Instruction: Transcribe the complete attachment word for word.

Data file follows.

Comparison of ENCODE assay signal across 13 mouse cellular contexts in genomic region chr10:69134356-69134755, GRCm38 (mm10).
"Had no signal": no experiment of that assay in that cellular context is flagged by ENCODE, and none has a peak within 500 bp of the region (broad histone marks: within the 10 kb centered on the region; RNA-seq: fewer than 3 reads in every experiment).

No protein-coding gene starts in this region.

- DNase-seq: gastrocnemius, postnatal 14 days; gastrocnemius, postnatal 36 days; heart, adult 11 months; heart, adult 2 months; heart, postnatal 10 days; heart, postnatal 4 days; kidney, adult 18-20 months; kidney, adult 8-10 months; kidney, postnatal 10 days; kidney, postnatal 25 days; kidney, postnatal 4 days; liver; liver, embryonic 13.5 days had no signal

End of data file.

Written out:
Comparison of ENCODE assay signal across 13 mouse cellular contexts in genomic region chr10:69134356-69134755, GRCm38 (mm10).
"Had no signal": no experiment of that assay in that cellular context is flagged by ENCODE, and none has a peak within 500 bp of the region (broad histone marks: within the 10 kb centered on the region; RNA-seq: fewer than 3 reads in every experiment).

No protein-coding gene starts in this region.

- DNase-seq: gastrocnemius, postnatal 14 days; gastrocnemius, postnatal 36 days; heart, adult 11 months; heart, adult 2 months; heart, postnatal 10 days; heart, postnatal 4 days; kidney, adult 18-20 months; kidney, adult 8-10 months; kidney, postnatal 10 days; kidney, postnatal 25 days; kidney, postnatal 4 days; liver; liver, embryonic 13.5 days had no signal